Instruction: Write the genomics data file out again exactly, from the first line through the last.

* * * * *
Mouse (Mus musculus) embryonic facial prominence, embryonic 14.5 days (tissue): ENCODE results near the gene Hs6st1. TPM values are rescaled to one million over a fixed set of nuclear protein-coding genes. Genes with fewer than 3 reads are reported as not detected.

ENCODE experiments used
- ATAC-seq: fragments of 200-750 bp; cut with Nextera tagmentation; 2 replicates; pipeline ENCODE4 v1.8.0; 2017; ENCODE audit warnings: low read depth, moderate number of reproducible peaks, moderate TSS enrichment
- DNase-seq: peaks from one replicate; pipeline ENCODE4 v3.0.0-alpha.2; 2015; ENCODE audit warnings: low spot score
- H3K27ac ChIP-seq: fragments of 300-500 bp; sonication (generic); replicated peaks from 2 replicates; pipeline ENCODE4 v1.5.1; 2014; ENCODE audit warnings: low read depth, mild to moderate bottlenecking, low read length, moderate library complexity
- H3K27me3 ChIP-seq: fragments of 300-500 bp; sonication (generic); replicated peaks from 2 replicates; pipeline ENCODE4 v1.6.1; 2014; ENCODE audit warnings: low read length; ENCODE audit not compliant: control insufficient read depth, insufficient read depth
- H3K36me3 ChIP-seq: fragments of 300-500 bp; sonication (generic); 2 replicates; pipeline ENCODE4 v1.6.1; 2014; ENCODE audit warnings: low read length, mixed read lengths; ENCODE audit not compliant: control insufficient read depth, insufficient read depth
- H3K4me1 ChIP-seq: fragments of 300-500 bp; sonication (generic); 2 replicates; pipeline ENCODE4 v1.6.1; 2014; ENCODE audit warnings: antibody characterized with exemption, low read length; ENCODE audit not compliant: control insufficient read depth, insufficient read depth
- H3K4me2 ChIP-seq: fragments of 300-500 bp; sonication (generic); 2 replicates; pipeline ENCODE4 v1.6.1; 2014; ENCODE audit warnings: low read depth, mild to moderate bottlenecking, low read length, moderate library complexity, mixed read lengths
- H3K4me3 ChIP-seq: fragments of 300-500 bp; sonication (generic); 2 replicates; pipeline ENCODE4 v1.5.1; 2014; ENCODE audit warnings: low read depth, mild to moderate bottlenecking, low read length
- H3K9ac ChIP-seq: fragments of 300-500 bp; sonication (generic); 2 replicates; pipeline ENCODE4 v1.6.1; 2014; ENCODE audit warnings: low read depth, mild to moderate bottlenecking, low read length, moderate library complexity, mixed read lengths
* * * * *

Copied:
Mouse (Mus musculus) embryonic facial prominence, embryonic 14.5 days (tissue): ENCODE results near the gene Hs6st1. TPM values are rescaled to one million over a fixed set of nuclear protein-coding genes. Genes with fewer than 3 reads are reported as not detected.

ENCODE experiments used
- ATAC-seq: fragments of 200-750 bp; cut with Nextera tagmentation; 2 replicates; pipeline ENCODE4 v1.8.0; 2017; ENCODE audit warnings: low read depth, moderate number of reproducible peaks, moderate TSS enrichment
- DNase-seq: peaks from one replicate; pipeline ENCODE4 v3.0.0-alpha.2; 2015; ENCODE audit warnings: low spot score
- H3K27ac ChIP-seq: fragments of 300-500 bp; sonication (generic); replicated peaks from 2 replicates; pipeline ENCODE4 v1.5.1; 2014; ENCODE audit warnings: low read depth, mild to moderate bottlenecking, low read length, moderate library complexity
- H3K27me3 ChIP-seq: fragments of 300-500 bp; sonication (generic); replicated peaks from 2 replicates; pipeline ENCODE4 v1.6.1; 2014; ENCODE audit warnings: low read length; ENCODE audit not compliant: control insufficient read depth, insufficient read depth
- H3K36me3 ChIP-seq: fragments of 300-500 bp; sonication (generic); 2 replicates; pipeline ENCODE4 v1.6.1; 2014; ENCODE audit warnings: low read length, mixed read lengths; ENCODE audit not compliant: control insufficient read depth, insufficient read depth
- H3K4me1 ChIP-seq: fragments of 300-500 bp; sonication (generic); 2 replicates; pipeline ENCODE4 v1.6.1; 2014; ENCODE audit warnings: antibody characterized with exemption, low read length; ENCODE audit not compliant: control insufficient read depth, insufficient read depth
- H3K4me2 ChIP-seq: fragments of 300-500 bp; sonication (generic); 2 replicates; pipeline ENCODE4 v1.6.1; 2014; ENCODE audit warnings: low read depth, mild to moderate bottlenecking, low read length, moderate library complexity, mixed read lengths
- H3K4me3 ChIP-seq: fragments of 300-500 bp; sonication (generic); 2 replicates; pipeline ENCODE4 v1.5.1; 2014; ENCODE audit warnings: low read depth, mild to moderate bottlenecking, low read length
- H3K9ac ChIP-seq: fragments of 300-500 bp; sonication (generic); 2 replicates; pipeline ENCODE4 v1.6.1; 2014; ENCODE audit warnings: low read depth, mild to moderate bottlenecking, low read length, moderate library complexity, mixed read lengths